China's military said it was taking “necessary actions in response," without giving details. Local military commanders from the two countries were meeting along the disputed frontier on Monday to resolve the issues, India’s defense ministry said. It said India was committed to dialogue “but is also equally determined to protect its territorial integrity.”
The statement said China’s People’s Liberation Army on Saturday night “carried out provocative military movements to change the status quo” and “violated the previous consensus arrived at during military and diplomatic engagements” to settle the standoff in the cold-desert region.
In Beijing, foreign ministry spokesperson Zhao Lijian said border forces were communicating over recent matters but gave no details. “Chinese border troops always act in strict compliance with the Line of Actual Control, and have never crossed the line for any activities,” Zhao told reporters at a daily briefing.
In a statement, China's defense ministry accused Indian troops of crossing established lines of control and creating provocations along the southern shore of Pangong Lake and nearby areas. “The Chinese military is now taking necessary actions in response, will closely follow developments and resolutely safeguard sovereignty over Chinese territory, along with peace and stability along the border," it said.
India’s defense ministry issued its statement after a gap of a day and did not give details of the nature of the new incident. Two Indian security officials said that over two dozen Chinese soldiers walked into Indian-held territory on Saturday night but were blocked by Indian troops and forced to go back.
The officials, speaking on condition of anonymity in line with government regulations, said the incident did not involve a physical clash. The defense ministry's statement said Indian troops “undertook measures to strengthen our positions and thwart Chinese intentions to unilaterally change facts on ground.”
It said the activity took place on the southern bank of Pangong Lake, a glacial lake divided by the de-facto frontier between the rivals and where the India-China face off began in early May on the lake’s northern flank.
Indian military experts said the latest incident occurred in Chushul sector, where the two sides were generally respecting each other's positions. “We never had any problem in this place and we hold it pretty strongly,” said Lt. Gen. D.S. Hooda, who served as the Indian military’s northern commander. “After relative calm, China has suddenly opened a fresh, brand new front. It’s a huge provocation.”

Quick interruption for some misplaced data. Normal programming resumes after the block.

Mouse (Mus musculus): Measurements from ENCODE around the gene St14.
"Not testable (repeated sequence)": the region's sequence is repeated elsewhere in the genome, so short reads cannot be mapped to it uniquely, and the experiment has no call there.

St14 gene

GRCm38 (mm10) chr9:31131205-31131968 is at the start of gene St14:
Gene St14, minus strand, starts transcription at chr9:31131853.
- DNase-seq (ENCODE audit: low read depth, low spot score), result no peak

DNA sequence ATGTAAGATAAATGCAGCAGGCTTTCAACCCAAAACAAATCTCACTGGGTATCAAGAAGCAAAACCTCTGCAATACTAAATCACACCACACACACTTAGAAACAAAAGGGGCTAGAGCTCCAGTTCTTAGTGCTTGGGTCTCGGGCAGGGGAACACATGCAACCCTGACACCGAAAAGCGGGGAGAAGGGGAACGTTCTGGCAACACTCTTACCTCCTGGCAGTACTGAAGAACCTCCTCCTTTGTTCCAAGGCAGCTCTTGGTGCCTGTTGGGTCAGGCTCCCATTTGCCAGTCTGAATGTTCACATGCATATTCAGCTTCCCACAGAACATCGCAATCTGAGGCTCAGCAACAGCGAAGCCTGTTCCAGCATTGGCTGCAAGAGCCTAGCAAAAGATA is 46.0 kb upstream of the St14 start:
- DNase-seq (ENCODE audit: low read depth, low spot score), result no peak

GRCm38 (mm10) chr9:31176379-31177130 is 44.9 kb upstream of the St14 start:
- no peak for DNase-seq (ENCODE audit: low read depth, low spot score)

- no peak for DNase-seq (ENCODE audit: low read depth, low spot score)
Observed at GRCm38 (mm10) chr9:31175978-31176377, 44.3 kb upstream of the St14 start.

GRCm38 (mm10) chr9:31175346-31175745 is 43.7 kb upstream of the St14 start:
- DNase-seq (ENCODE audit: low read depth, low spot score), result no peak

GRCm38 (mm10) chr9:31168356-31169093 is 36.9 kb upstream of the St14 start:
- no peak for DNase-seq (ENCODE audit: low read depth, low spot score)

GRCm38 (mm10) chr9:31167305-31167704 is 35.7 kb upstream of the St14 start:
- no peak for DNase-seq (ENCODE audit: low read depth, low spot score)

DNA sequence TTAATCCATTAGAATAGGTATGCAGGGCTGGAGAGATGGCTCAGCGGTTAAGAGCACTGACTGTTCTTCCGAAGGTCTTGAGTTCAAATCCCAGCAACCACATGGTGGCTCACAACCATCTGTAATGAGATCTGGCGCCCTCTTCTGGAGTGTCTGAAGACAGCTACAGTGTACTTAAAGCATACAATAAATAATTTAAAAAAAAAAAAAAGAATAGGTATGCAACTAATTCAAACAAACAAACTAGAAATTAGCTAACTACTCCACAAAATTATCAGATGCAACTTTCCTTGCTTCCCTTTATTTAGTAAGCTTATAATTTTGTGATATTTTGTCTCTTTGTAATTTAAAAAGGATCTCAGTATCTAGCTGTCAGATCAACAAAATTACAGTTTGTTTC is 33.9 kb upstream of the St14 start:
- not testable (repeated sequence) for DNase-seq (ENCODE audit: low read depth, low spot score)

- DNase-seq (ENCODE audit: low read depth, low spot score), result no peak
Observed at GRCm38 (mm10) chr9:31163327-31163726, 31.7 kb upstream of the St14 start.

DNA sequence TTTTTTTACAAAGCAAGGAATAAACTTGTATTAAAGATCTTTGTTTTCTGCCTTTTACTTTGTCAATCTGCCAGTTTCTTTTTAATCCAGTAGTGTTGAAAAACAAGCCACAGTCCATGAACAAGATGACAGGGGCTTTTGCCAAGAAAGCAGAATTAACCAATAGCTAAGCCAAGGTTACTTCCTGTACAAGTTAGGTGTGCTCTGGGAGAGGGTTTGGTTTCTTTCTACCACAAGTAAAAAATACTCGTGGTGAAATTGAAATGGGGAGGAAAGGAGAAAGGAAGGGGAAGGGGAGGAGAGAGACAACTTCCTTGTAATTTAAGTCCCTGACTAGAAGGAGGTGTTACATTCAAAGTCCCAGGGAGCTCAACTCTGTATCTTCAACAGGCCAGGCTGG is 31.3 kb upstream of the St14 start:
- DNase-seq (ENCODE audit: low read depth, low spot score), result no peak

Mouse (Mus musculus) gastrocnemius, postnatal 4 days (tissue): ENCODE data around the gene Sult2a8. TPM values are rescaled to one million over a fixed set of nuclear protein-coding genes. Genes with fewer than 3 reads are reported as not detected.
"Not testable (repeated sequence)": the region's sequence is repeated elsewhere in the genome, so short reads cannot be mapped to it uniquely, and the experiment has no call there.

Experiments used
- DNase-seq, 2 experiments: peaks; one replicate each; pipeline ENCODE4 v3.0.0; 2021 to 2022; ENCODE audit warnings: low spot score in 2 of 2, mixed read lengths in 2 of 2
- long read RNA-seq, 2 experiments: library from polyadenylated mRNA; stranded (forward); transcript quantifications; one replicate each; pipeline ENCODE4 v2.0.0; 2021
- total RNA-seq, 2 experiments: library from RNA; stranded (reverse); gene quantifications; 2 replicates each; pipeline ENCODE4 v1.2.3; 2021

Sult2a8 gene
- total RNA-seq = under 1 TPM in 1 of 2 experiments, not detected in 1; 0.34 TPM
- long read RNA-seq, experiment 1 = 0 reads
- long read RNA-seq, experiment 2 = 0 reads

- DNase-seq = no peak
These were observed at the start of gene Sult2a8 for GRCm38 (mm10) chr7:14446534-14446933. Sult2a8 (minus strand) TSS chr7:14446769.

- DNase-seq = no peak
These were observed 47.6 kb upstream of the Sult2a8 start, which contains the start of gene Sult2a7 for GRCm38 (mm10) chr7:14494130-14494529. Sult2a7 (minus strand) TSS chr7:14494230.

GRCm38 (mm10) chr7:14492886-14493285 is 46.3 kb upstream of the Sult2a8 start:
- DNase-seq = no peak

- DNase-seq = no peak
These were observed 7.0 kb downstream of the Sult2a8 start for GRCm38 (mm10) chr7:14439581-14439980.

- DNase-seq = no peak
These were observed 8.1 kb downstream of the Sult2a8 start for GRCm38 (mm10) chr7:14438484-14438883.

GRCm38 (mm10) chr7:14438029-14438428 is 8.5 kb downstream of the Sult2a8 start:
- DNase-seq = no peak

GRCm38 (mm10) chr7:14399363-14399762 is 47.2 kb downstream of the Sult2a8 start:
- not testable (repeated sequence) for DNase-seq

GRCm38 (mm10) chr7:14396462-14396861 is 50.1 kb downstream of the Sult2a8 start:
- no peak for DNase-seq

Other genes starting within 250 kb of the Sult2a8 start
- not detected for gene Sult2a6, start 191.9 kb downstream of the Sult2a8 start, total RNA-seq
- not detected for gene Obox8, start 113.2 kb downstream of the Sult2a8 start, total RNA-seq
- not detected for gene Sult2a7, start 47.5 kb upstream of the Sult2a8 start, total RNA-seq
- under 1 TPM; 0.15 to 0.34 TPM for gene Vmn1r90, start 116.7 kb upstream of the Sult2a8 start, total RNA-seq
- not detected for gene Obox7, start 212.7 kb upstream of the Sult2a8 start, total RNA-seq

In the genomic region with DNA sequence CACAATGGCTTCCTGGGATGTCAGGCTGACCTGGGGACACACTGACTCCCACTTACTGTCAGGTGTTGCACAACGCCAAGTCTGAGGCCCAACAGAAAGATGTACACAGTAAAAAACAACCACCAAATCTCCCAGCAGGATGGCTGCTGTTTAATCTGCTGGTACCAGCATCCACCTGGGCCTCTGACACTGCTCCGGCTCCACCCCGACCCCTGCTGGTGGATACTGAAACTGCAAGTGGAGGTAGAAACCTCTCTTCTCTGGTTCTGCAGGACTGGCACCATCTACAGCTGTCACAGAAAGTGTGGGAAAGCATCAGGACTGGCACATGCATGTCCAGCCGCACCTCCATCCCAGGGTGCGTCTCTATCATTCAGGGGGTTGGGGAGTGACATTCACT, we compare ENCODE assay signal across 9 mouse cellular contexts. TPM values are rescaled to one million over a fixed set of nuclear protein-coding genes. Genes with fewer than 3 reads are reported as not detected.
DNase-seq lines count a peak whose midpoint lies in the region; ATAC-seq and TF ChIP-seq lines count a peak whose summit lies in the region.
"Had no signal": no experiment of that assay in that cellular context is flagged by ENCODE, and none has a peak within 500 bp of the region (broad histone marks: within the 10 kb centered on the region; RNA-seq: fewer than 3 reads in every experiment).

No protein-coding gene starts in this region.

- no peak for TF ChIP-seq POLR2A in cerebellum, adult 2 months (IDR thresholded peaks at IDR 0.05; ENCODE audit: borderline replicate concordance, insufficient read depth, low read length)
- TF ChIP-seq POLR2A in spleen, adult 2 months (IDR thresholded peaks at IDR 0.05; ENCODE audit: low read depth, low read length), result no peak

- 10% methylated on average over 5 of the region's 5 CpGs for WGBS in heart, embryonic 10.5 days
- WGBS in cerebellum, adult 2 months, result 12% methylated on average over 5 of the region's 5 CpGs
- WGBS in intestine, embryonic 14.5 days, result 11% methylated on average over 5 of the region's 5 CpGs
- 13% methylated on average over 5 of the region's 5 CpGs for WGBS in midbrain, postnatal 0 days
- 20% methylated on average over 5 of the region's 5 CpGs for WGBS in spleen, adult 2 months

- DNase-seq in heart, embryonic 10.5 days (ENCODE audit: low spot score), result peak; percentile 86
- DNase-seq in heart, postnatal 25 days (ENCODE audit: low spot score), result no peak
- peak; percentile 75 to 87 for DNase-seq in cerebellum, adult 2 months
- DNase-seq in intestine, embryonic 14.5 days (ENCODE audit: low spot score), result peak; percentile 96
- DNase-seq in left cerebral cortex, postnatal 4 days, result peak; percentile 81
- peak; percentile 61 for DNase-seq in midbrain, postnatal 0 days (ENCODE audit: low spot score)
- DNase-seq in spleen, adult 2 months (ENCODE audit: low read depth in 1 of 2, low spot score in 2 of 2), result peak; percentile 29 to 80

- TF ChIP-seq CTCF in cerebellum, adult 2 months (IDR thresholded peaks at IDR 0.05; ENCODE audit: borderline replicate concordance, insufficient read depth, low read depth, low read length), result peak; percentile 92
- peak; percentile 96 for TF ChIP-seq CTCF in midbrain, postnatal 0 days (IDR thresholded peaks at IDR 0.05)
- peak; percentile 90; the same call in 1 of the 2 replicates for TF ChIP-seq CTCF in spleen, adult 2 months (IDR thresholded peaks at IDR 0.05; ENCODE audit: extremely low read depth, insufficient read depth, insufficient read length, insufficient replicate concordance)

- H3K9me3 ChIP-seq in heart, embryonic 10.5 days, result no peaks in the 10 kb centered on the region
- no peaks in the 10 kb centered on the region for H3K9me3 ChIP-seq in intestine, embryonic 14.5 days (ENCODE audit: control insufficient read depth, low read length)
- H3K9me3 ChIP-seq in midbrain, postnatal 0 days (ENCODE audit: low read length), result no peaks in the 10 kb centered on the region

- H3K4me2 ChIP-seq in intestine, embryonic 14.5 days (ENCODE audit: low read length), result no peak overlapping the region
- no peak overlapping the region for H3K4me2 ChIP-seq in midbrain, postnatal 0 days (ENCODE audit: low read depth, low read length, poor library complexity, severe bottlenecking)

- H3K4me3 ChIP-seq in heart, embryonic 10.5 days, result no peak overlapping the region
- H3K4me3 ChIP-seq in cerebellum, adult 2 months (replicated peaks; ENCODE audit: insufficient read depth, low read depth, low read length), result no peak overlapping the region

India unilaterally declared Ladakh a federal territory and separated it from disputed Kashmir in August 2019, ending its semi-autonomous status and straining the already prickly relationship between New Delhi and Beijing. China was among the countries to strongly condemn the move, raising it at international forums including the U.N. Security Council.
According to some Indian and Chinese strategic experts, India’s move exacerbated existing tensions with China, leading to the deadly June border clash. The disputed and undemarcated 3,500-kilometer (2,175-mile) border between India and China, referred to as the Line of Actual Control, stretches from the Ladakh region in the north to the Indian state of Sikkim. The two Asia giants fought a border war in 1962 that also spilled into Ladakh and ended in an uneasy truce. The two countries have been trying to settle their border dispute since the early 1990s, without success.
The ongoing standoff high in the Karakoram mountains is over disputed portions of a pristine landscape that boasts the world’s highest landing strip, a glacier that feeds one of the largest irrigation systems in the world, and a critical link to China’s massive “Belt and Road” infrastructure project.
The face off began at three places. Soldiers at Pangong Lake ignored repeated verbal warnings, triggering a yelling match, stone-throwing and even fistfights. By June it escalated and spread north in Depsang and Galwan Valley, where India has built an all-weather military road along the disputed frontier.
On June 15, the troops engaged in a nighttime clash in Galwan that was the deadliest conflict in 45 years between the nuclear-armed rivals. According to Indian officials, Chinese troops atop a ridge at the mouth of the narrow valley threw stones, punched and pushed Indian soldiers down the ridge at around 4,500 meters (15,000 feet), leaving 20 Indians dead, including a colonel.
China did not report any casualties, although unconfirmed reports based on photos of new burial grounds say Chinese losses may have topped three dozen. Accusing each other of instigating the violence, both sides pledged to safeguard their territory but also to try to end the standoff that dramatically changed the India-China relationship.
Several rounds of military and diplomatic talks on ending the crisis have been unsuccessful. In a symbolic move, India banned some Chinese-owned apps, including TikTok, about two weeks after the deadly clash, citing privacy concerns that it said pose a threat to India’s sovereignty and security.
On Saturday, India pulled out of multinational military exercise organized by Russia in which China and Pakistan, India’s bitter rival, are also participating. India apparently cited the coronavirus pandemic but experts say the decision to pull out from the exercise was because of its raging territorial dispute with Beijing.
“So far, Chinese transgressions were limited to about half a dozen places alone in Ladakh. By opening new fronts, is the whole Line of Actual Control fair game now?” said Hooda, the military expert.
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